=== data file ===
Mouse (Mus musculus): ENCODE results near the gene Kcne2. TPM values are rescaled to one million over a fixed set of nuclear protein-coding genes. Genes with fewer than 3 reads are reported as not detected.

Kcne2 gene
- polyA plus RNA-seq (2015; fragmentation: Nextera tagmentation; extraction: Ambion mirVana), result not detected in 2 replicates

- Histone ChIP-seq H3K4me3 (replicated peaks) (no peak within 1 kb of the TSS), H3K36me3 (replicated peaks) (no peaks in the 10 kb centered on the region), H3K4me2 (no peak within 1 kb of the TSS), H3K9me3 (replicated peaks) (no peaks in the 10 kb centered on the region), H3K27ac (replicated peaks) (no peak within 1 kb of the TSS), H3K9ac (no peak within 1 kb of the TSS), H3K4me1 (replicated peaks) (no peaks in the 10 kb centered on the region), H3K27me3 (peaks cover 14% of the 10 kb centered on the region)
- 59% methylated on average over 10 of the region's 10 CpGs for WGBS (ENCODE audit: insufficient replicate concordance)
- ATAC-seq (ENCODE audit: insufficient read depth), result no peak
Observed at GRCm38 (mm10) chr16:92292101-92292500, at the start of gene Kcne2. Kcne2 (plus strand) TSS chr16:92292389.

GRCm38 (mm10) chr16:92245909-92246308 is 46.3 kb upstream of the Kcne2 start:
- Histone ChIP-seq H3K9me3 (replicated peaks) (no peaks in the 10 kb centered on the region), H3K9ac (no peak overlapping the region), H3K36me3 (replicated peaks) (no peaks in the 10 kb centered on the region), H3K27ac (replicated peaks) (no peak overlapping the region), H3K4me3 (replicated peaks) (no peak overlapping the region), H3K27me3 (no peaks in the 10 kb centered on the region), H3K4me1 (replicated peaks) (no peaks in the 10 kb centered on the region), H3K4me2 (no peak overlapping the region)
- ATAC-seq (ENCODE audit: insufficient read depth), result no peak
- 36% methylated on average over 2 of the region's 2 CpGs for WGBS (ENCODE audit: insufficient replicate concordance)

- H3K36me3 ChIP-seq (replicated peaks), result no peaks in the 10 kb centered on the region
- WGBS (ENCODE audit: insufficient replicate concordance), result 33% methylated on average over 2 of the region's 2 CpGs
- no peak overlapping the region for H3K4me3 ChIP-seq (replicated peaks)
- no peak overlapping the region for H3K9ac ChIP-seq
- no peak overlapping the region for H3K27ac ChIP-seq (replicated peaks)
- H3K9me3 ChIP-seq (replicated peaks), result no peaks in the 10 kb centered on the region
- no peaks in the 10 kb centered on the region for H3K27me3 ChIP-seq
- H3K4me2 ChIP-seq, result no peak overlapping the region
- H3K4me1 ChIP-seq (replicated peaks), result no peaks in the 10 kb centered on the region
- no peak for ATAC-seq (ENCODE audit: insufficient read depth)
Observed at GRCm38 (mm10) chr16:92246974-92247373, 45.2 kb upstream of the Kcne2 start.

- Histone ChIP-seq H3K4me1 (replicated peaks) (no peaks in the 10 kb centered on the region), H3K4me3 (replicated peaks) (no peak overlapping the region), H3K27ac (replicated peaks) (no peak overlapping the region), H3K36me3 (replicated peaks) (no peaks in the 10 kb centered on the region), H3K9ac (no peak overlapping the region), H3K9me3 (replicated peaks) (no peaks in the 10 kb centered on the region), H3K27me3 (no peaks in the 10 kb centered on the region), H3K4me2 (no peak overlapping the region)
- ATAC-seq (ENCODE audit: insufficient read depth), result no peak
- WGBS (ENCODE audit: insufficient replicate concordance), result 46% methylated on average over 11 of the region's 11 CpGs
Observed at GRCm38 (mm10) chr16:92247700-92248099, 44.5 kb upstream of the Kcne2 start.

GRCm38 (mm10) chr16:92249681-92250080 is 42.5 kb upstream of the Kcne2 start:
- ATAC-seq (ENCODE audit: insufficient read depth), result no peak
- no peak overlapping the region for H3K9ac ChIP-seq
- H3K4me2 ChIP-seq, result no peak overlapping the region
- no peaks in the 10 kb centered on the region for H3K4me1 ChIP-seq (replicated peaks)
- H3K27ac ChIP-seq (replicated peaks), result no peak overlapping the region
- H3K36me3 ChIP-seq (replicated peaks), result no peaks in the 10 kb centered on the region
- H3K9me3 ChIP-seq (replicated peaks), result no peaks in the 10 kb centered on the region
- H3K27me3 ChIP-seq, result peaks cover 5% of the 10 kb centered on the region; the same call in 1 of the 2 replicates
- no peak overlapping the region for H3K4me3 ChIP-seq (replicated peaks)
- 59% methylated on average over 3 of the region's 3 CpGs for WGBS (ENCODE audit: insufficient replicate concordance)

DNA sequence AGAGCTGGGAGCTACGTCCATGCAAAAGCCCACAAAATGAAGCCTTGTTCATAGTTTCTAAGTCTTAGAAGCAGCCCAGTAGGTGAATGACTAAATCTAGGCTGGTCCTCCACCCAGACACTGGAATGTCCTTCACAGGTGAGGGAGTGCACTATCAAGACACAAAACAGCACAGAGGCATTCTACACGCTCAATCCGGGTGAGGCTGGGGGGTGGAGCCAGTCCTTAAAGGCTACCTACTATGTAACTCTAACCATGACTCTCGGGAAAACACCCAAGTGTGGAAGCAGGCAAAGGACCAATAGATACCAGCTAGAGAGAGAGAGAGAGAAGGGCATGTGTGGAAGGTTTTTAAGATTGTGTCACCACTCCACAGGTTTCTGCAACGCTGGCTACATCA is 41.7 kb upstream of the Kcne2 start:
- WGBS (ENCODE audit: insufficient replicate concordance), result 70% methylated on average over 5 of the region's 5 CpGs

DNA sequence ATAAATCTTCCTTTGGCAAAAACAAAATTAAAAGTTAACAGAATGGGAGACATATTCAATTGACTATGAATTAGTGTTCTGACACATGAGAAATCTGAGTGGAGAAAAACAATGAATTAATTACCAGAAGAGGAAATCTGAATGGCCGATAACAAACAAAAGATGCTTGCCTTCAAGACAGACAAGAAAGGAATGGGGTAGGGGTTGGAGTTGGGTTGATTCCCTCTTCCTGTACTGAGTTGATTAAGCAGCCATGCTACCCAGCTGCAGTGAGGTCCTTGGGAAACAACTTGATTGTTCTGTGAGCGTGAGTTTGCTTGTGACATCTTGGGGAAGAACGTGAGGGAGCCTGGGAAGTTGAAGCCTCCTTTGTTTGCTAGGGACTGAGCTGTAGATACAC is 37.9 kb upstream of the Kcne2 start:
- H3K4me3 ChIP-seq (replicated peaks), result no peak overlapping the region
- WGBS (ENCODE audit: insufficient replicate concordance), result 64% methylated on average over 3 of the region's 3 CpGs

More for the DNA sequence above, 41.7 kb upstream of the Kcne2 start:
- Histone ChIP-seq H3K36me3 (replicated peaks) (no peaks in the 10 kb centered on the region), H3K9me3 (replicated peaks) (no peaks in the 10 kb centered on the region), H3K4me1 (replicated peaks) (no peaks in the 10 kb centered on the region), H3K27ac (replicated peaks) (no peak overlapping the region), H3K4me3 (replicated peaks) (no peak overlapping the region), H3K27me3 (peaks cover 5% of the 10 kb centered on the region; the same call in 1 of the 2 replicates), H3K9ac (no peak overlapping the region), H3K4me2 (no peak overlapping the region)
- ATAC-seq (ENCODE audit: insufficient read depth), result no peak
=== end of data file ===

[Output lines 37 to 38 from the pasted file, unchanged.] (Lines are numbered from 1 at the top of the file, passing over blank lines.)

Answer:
- 59% methylated on average over 3 of the region's 3 CpGs for WGBS (ENCODE audit: insufficient replicate concordance)

DNA sequence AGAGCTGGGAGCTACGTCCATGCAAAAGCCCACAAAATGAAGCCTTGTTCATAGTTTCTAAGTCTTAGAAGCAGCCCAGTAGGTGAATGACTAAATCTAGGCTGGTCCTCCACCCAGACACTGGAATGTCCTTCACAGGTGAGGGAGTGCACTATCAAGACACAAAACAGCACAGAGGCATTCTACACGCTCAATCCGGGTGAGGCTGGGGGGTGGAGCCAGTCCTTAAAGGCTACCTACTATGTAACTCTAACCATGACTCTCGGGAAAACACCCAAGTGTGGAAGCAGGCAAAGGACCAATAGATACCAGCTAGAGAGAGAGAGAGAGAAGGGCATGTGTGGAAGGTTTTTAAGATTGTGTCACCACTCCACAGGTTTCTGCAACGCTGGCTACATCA is 41.7 kb upstream of the Kcne2 start: